Droughts caused by exceptionally hot weather have forced Mongolia to suspend its grain exports, a setback for the country’s plans to diversity its economy away from over-reliance on commodity exports such as copper and coal.
June saw Mongolia hit by the highest temperatures it has experienced in 56 years, leaving one-third of its farmland suffering from severe drought. Agriculture officials said on July 29 that the impact on crops meant that they had been forced to ban grain exports so that adequate preparations could be made to deal with a shortfall in the autumn harvest. Mongolia needs grain to support livestock through its notoriously long and cold winter, which brings freezing temperatures and heavy snowfall. One-third of the Mongolian population are herders, usually semi-nomadic.
Temperatures in Mongolia have risen by two degrees Celsius in the last 70 years, three times faster than the global average, the United Nations Environment Programme says. That has brought about rising desertification rates, the melting of glaciers and drying rivers and lakes, threatening livelihoods.
Mongolia’s Information and Research Institute of Meteorology, Hydrology and the Environment said central and eastern Mongolia were most affected by the scorching weather.
Another difficulty brought about by the punishing climate are wildfires. In early July, such fires that broke out amid Mongolia's fragile steppe and desert environment in the north caused wind-blown thick acrid clouds to blanket the capital Ulaanbaatar, according to Reuters.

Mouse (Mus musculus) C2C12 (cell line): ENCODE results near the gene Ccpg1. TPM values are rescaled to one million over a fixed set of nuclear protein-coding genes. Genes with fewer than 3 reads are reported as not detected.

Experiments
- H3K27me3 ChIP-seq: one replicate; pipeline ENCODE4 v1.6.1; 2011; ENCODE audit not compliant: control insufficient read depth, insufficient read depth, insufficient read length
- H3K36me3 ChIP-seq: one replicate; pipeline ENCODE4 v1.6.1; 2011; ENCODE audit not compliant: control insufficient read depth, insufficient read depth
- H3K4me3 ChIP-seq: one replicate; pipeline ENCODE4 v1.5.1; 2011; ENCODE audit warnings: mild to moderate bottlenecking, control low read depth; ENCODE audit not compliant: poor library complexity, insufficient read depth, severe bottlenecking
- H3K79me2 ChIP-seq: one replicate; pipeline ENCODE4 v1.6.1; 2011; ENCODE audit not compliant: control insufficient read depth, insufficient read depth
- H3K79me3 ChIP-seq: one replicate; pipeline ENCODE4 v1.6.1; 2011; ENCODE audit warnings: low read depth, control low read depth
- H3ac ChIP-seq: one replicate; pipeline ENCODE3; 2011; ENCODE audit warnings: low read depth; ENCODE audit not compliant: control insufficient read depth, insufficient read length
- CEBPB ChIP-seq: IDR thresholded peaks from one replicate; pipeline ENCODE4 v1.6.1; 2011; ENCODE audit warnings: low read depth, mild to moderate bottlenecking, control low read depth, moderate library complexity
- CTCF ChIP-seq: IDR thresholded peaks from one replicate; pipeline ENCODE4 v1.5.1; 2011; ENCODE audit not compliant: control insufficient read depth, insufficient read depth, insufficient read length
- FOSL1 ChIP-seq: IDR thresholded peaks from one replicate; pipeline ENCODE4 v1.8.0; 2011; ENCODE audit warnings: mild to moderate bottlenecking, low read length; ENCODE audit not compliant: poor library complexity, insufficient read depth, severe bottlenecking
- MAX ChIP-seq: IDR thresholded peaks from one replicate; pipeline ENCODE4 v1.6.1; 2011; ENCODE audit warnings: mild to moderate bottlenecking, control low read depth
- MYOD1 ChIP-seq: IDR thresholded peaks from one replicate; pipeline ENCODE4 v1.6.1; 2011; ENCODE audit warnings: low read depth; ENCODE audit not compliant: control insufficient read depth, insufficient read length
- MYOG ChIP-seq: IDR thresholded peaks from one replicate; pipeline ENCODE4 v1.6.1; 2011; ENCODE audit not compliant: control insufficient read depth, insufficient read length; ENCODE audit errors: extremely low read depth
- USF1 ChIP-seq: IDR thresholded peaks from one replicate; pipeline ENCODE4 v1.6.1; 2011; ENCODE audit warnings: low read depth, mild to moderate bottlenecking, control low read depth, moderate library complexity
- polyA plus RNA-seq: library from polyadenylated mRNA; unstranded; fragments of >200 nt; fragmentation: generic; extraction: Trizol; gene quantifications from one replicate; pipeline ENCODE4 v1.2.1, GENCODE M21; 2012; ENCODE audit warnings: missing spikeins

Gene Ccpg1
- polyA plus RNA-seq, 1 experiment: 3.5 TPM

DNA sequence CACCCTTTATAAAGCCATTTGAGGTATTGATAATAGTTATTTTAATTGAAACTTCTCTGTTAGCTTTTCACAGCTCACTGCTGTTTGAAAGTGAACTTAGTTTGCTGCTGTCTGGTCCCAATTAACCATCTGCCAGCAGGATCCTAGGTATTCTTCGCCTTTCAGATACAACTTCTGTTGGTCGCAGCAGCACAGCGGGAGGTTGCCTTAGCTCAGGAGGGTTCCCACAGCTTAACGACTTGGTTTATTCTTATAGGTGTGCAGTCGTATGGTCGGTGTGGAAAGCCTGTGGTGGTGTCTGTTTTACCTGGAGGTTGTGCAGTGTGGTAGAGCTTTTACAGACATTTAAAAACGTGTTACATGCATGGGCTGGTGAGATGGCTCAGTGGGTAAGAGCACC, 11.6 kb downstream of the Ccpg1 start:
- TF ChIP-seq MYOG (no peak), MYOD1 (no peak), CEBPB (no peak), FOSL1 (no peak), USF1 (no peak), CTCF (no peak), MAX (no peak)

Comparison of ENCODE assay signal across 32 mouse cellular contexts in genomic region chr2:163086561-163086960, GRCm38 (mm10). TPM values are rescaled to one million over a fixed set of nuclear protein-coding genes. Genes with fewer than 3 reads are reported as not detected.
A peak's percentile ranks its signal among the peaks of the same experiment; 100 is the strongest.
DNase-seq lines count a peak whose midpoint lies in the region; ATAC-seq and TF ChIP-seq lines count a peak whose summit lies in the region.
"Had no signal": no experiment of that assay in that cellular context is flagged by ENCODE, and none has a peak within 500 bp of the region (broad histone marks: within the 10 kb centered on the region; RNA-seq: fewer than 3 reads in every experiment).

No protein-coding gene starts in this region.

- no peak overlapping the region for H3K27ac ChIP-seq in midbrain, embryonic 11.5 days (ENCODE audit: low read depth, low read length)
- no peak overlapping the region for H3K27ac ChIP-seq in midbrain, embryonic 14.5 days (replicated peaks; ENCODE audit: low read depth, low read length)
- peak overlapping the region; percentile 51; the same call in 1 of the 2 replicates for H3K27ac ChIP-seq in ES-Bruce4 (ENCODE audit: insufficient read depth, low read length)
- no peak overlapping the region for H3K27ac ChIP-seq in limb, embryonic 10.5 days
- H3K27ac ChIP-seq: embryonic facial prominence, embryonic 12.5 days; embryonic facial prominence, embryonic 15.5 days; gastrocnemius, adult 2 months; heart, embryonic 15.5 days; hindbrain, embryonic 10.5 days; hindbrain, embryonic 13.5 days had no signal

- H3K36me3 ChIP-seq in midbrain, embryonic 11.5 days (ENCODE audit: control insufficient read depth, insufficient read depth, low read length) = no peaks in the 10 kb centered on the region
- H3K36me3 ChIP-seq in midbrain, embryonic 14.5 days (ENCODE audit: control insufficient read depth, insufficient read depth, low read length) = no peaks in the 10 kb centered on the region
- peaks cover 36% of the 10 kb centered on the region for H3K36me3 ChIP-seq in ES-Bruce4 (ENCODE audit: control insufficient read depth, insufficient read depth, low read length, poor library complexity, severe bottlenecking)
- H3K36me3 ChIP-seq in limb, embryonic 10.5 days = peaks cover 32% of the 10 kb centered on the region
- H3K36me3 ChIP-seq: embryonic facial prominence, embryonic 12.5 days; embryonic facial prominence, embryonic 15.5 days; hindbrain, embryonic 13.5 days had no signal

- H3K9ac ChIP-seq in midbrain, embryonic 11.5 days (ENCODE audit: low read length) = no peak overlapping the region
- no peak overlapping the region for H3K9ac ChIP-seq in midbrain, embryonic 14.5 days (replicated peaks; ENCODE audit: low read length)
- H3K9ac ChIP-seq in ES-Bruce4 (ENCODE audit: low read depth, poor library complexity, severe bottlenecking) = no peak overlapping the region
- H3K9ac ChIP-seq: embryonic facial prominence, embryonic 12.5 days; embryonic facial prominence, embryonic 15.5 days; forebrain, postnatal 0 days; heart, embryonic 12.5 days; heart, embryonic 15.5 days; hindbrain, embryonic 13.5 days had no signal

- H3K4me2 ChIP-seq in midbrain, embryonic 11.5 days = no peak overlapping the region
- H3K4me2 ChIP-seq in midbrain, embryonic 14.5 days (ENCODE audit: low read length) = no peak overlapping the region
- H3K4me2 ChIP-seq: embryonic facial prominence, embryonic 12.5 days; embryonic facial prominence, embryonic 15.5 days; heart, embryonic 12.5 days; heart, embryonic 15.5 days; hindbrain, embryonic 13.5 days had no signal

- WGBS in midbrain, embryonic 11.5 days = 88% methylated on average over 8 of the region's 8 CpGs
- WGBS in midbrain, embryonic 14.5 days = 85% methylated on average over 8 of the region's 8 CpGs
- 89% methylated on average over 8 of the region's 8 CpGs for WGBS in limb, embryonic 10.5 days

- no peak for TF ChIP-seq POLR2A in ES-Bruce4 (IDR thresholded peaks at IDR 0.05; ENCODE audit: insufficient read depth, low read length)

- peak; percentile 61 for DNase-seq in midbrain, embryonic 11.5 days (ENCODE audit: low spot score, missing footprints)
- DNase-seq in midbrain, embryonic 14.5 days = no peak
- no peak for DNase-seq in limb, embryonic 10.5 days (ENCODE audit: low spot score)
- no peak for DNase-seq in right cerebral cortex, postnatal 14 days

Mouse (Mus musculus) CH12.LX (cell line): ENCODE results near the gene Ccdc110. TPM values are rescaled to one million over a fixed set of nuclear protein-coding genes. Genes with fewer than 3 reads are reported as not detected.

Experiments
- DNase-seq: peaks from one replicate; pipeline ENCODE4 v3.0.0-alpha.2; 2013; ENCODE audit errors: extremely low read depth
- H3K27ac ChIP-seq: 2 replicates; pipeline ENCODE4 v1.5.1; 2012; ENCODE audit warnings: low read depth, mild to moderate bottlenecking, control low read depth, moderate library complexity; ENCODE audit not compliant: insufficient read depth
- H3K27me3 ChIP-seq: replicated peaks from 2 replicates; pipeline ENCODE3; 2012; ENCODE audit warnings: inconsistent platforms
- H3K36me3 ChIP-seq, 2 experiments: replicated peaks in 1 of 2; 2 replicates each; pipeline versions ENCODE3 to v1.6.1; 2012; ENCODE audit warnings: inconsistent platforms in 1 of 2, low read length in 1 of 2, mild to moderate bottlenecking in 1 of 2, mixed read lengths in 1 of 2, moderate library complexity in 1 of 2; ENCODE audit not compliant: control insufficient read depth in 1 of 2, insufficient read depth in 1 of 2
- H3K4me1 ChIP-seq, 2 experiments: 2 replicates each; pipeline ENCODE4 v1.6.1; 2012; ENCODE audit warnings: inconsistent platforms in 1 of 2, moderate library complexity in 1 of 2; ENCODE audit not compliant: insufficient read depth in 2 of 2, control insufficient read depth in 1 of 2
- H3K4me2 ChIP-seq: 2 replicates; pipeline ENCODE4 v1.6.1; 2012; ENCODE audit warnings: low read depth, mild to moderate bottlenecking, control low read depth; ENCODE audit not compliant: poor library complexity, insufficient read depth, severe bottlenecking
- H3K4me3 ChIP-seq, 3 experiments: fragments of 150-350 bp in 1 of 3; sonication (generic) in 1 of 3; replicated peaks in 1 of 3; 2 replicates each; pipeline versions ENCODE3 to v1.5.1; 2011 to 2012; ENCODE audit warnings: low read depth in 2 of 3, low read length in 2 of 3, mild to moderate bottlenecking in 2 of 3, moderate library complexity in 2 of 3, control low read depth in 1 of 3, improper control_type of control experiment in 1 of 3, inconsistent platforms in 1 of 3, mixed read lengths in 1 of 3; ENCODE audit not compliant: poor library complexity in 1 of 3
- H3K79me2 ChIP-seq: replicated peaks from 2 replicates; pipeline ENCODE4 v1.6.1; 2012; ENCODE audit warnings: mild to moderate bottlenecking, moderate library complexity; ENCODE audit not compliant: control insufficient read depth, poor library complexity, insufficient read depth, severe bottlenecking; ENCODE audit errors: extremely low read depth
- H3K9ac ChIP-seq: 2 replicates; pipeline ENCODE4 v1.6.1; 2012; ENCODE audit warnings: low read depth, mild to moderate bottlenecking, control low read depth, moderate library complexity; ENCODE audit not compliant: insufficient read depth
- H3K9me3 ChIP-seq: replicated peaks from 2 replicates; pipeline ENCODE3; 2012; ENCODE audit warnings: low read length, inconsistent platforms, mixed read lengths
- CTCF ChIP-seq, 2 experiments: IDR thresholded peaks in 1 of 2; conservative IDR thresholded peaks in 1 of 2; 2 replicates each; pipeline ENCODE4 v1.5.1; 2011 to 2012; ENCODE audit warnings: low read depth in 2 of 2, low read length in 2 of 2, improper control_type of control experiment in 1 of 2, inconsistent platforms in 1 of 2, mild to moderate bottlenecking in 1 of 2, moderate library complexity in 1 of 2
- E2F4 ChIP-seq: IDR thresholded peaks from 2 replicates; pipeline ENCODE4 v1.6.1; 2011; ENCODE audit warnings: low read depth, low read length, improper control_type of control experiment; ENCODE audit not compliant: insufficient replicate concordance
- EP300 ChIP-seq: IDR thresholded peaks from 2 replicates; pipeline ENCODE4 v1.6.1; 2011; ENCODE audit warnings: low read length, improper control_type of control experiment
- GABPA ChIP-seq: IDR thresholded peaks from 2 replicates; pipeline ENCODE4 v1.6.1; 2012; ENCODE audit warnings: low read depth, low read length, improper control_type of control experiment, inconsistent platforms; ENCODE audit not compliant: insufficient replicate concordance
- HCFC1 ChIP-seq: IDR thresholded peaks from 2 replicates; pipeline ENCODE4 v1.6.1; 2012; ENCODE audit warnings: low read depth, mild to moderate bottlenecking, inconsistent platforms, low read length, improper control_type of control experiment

Grain exports do not yet make up a significant portion of Mongolia’s overall exports, but the government needs to push them up to shield the economy from further volatility caused by swings in global commodity prices.
A boom in FDI in commodities helped Mongolia rack up astronomical GDP growth of 17.5% in 2011. But stalled talks over the underground development of the Oyu Tolgoi open pit and underground copper and gold mine during 2013-2015 and the subsequent freefall in commodity prices badly impacted the economy, shrinking growth to just 1% in 2016.
The IMF has agreed a bailout package with Mongolia worth $5.5bn, equivalent to half the mining-dependent nation’s GDP. The decline in copper and coal prices and falling demand from China had sparked concerns that Mongolia would not be able to honour debt payment deadlines. To be accepted into the IMF’s three-year Extended Fund Facility program, Mongolia’s government had to backtrack on many election promises, and instead sanction tax rises, a meaner social safety net, frozen public-sector wages and a raised retirement age.